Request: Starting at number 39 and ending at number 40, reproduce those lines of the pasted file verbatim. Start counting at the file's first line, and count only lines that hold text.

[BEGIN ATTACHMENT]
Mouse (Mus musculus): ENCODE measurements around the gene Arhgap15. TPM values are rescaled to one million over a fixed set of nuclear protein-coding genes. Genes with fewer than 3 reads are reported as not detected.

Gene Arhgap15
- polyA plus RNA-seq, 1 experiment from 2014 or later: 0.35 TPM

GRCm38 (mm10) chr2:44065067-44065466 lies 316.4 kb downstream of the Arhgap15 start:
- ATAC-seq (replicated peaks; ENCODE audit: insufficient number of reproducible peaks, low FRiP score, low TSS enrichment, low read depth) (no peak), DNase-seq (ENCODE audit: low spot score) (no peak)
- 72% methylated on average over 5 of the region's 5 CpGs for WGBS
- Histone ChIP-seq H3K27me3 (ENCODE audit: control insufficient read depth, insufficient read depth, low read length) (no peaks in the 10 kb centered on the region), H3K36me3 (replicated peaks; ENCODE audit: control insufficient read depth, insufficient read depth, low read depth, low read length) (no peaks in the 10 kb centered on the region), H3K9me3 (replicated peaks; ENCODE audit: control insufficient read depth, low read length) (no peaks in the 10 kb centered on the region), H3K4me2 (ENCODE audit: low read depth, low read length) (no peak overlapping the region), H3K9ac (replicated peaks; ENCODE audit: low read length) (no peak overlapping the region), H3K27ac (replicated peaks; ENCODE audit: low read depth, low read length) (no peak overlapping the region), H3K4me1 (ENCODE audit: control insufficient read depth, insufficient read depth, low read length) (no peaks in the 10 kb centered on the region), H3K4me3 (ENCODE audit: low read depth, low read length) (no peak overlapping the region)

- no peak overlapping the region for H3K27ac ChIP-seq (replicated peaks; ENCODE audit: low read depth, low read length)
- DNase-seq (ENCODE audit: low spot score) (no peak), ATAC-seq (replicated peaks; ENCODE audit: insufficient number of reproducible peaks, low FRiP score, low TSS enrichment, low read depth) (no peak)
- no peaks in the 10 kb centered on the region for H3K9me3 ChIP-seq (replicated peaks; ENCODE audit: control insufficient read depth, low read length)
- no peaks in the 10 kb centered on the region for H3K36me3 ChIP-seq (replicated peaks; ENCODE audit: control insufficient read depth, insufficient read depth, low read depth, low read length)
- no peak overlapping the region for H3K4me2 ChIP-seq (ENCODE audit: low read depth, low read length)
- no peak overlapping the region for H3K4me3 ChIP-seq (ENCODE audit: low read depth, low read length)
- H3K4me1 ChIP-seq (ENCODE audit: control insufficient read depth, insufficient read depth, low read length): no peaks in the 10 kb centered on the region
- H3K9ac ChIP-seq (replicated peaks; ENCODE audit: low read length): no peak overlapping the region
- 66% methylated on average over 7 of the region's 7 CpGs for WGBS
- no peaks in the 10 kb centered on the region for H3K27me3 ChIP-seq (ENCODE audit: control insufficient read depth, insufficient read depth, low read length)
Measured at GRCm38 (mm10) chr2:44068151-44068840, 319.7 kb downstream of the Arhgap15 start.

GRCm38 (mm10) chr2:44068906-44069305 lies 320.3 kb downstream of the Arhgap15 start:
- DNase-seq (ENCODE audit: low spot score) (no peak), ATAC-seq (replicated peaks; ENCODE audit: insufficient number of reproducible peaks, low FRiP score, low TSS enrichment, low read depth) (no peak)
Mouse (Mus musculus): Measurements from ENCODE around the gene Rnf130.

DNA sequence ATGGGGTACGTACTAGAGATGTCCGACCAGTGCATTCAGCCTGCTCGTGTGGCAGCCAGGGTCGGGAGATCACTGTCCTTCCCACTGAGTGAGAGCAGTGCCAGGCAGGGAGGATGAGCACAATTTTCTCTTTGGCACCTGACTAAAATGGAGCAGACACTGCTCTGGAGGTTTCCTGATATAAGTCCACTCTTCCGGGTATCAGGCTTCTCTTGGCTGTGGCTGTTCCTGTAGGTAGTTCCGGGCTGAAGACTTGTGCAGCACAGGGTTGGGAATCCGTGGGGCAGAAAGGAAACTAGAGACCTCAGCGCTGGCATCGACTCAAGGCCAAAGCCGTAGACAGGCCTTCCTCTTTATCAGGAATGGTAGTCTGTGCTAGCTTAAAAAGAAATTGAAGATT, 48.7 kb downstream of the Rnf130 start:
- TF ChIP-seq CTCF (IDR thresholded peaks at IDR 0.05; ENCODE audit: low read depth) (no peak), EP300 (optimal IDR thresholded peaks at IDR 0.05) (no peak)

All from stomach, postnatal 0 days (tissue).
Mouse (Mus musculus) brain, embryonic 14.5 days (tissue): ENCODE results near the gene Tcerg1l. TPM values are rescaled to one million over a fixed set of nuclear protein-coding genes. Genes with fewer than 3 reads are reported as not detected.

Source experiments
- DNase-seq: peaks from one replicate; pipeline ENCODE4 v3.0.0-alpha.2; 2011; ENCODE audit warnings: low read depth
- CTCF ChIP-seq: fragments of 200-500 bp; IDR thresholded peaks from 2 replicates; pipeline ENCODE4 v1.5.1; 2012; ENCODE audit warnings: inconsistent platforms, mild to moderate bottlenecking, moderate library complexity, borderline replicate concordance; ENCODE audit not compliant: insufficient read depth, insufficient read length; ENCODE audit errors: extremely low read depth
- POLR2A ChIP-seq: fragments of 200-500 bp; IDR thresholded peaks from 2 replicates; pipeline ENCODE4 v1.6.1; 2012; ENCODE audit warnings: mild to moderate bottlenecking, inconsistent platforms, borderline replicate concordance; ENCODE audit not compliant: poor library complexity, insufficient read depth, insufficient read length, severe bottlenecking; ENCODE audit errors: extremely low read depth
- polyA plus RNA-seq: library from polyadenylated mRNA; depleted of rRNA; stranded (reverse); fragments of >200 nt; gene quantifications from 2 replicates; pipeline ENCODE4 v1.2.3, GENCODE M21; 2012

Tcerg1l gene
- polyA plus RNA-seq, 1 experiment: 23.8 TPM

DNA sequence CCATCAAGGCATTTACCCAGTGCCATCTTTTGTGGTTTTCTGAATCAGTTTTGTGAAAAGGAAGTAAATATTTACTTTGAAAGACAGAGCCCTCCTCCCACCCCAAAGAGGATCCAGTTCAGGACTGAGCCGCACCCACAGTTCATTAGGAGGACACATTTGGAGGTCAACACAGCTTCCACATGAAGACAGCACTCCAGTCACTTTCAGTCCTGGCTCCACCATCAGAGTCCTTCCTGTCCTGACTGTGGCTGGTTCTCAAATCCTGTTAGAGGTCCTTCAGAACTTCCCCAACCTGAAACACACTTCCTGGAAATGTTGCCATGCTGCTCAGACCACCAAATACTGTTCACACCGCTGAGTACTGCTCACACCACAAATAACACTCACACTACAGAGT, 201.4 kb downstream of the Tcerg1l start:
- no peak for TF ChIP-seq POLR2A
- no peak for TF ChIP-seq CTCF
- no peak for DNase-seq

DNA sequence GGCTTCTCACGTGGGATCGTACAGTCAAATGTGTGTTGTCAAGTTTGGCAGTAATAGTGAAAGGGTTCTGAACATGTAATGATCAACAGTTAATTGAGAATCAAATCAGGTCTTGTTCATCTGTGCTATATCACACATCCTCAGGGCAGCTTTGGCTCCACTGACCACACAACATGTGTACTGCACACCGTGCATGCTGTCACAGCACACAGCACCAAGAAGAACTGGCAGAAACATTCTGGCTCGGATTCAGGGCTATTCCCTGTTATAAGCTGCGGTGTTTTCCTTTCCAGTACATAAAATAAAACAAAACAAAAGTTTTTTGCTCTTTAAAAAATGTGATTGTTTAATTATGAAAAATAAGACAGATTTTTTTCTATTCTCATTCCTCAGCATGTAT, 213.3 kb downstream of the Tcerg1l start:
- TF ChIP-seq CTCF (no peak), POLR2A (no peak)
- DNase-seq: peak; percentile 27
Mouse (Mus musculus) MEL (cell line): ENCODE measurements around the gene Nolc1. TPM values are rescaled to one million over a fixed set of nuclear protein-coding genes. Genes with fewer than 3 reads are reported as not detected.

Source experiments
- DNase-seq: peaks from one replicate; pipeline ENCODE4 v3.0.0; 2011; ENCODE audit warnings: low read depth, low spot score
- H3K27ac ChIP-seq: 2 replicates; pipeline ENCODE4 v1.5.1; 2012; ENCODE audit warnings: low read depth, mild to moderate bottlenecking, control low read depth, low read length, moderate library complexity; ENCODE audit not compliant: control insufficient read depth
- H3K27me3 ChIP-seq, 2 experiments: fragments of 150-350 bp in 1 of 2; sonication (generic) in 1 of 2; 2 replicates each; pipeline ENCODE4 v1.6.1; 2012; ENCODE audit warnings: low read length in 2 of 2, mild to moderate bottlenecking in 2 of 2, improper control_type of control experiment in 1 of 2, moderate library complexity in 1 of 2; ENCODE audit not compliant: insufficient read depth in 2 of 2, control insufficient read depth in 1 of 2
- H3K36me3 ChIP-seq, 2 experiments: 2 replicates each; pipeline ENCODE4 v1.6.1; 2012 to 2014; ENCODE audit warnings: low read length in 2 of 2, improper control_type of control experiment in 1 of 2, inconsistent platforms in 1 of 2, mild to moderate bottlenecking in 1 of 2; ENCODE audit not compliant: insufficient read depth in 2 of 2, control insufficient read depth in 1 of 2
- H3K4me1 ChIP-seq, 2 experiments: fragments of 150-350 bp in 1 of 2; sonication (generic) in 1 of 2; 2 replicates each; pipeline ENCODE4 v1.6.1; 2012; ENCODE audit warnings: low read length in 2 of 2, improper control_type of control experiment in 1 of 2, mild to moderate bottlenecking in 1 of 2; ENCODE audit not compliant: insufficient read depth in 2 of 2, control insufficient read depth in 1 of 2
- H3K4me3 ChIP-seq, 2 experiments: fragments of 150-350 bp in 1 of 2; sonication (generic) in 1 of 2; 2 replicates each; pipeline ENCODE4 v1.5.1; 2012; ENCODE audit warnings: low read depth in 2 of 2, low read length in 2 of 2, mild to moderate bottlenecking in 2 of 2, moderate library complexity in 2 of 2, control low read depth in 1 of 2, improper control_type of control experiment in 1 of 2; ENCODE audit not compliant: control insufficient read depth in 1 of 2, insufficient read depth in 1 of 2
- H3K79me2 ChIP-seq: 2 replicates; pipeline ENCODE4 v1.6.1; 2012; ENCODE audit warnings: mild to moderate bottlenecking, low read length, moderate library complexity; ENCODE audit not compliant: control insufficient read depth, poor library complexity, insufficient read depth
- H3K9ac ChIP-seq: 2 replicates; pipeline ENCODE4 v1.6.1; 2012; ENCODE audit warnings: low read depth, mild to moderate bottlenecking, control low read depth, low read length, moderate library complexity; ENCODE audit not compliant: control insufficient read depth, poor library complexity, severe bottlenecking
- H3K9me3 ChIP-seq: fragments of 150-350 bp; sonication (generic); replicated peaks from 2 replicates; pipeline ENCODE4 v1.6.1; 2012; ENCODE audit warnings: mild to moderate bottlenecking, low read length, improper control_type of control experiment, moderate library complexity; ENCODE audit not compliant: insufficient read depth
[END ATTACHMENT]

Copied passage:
- DNase-seq: peak; percentile 27
Mouse (Mus musculus) MEL (cell line): ENCODE measurements around the gene Nolc1. TPM values are rescaled to one million over a fixed set of nuclear protein-coding genes. Genes with fewer than 3 reads are reported as not detected.